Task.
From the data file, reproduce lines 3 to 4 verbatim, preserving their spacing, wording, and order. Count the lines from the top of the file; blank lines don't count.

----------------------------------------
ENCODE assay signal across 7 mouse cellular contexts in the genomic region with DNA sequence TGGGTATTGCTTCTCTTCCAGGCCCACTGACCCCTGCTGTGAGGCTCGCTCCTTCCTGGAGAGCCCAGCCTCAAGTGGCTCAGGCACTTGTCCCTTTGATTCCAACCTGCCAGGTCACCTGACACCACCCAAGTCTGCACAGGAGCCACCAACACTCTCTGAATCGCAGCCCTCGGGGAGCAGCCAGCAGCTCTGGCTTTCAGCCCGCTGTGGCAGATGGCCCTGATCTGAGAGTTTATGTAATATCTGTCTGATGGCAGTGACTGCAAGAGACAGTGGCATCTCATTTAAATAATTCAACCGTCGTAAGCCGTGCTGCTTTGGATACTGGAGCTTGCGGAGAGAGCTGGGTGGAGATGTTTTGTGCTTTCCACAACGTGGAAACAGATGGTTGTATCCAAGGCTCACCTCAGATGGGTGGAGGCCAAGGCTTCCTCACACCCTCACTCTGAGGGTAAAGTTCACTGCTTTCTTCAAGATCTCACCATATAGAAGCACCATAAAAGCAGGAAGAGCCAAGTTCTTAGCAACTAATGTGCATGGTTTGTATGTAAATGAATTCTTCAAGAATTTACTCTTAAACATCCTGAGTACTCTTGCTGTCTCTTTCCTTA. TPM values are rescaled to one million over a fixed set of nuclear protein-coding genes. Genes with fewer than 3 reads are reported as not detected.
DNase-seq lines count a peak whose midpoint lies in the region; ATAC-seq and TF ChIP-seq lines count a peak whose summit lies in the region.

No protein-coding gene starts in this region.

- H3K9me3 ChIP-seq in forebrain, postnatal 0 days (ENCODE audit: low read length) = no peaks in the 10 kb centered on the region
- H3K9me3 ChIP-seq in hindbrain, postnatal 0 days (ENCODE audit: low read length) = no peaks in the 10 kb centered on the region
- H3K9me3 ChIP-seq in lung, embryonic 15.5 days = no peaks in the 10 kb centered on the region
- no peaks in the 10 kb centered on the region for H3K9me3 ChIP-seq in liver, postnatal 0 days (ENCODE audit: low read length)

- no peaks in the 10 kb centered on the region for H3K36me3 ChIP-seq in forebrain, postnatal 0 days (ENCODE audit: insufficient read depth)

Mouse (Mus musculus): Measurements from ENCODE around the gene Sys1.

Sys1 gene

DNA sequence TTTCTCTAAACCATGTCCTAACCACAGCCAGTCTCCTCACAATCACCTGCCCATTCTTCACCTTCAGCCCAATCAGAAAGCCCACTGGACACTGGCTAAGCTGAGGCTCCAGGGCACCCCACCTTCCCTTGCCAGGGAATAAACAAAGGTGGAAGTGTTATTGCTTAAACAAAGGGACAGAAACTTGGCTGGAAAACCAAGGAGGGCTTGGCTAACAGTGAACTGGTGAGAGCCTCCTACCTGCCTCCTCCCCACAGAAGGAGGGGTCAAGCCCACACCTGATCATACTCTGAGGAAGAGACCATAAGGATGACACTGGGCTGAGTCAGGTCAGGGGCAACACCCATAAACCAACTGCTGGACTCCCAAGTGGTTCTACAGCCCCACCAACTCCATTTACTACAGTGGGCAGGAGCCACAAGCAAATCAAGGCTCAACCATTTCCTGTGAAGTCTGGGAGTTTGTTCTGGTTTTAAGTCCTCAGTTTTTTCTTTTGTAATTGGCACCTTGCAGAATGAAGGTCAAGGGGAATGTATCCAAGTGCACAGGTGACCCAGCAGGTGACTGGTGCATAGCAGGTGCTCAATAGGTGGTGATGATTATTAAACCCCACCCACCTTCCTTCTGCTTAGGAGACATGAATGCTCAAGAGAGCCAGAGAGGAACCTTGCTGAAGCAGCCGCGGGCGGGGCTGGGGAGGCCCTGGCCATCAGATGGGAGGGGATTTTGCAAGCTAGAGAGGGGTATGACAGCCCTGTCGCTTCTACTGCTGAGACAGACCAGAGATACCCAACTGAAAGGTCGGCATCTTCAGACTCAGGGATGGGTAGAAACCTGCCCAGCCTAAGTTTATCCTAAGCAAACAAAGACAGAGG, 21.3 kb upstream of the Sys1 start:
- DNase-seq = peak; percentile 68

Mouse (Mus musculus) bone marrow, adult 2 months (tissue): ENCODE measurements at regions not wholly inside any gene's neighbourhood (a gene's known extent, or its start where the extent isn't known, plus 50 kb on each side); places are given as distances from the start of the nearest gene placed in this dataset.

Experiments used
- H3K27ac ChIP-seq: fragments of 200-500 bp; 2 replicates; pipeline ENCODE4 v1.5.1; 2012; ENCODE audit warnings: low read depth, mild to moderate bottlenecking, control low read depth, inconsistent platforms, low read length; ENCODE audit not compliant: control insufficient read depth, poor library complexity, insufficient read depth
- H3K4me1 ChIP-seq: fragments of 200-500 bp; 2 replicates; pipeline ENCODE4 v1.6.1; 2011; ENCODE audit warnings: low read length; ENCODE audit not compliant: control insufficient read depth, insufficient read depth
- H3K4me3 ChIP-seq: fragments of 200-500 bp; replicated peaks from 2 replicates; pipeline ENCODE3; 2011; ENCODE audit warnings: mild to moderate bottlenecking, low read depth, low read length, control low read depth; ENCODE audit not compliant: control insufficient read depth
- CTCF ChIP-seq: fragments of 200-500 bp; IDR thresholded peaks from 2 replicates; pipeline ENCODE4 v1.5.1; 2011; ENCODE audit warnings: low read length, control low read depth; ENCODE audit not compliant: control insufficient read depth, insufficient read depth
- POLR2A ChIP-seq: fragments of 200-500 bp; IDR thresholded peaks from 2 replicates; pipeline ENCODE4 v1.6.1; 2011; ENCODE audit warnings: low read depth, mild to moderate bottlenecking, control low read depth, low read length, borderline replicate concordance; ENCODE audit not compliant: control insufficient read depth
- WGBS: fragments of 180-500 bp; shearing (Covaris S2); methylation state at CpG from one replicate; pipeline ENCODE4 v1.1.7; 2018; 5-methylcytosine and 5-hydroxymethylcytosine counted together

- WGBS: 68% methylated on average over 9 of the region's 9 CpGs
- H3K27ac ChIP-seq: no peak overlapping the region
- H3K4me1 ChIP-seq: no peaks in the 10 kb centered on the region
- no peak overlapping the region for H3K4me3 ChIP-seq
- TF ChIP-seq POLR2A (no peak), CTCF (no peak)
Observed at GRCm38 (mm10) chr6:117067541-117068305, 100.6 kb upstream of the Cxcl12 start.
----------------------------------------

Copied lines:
No protein-coding gene starts in this region.

- H3K9me3 ChIP-seq in forebrain, postnatal 0 days (ENCODE audit: low read length) = no peaks in the 10 kb centered on the region